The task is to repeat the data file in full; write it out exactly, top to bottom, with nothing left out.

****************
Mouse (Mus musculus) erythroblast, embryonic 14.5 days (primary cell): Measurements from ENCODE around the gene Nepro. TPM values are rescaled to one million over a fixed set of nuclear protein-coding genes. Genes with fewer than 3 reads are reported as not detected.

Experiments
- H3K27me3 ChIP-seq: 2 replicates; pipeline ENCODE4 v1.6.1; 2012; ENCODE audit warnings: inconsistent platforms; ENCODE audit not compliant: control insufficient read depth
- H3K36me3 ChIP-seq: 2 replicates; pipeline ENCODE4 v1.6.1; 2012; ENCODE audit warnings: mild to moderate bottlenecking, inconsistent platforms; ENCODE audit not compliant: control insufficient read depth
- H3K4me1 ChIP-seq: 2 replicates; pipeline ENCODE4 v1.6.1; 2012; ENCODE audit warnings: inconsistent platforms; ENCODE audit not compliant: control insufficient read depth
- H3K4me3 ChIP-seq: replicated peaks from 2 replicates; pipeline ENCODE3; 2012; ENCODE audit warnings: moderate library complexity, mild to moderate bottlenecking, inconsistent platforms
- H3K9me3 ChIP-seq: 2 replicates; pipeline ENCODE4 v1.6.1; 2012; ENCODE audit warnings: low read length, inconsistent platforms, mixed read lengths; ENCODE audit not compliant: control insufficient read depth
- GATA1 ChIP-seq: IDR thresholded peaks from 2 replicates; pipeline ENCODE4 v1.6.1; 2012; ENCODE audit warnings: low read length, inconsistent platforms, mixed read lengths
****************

Mouse (Mus musculus) erythroblast, embryonic 14.5 days (primary cell): Measurements from ENCODE around the gene Nepro. TPM values are rescaled to one million over a fixed set of nuclear protein-coding genes. Genes with fewer than 3 reads are reported as not detected.

Experiments
- H3K27me3 ChIP-seq: 2 replicates; pipeline ENCODE4 v1.6.1; 2012; ENCODE audit warnings: inconsistent platforms; ENCODE audit not compliant: control insufficient read depth
- H3K36me3 ChIP-seq: 2 replicates; pipeline ENCODE4 v1.6.1; 2012; ENCODE audit warnings: mild to moderate bottlenecking, inconsistent platforms; ENCODE audit not compliant: control insufficient read depth
- H3K4me1 ChIP-seq: 2 replicates; pipeline ENCODE4 v1.6.1; 2012; ENCODE audit warnings: inconsistent platforms; ENCODE audit not compliant: control insufficient read depth
- H3K4me3 ChIP-seq: replicated peaks from 2 replicates; pipeline ENCODE3; 2012; ENCODE audit warnings: moderate library complexity, mild to moderate bottlenecking, inconsistent platforms
- H3K9me3 ChIP-seq: 2 replicates; pipeline ENCODE4 v1.6.1; 2012; ENCODE audit warnings: low read length, inconsistent platforms, mixed read lengths; ENCODE audit not compliant: control insufficient read depth
- GATA1 ChIP-seq: IDR thresholded peaks from 2 replicates; pipeline ENCODE4 v1.6.1; 2012; ENCODE audit warnings: low read length, inconsistent platforms, mixed read lengths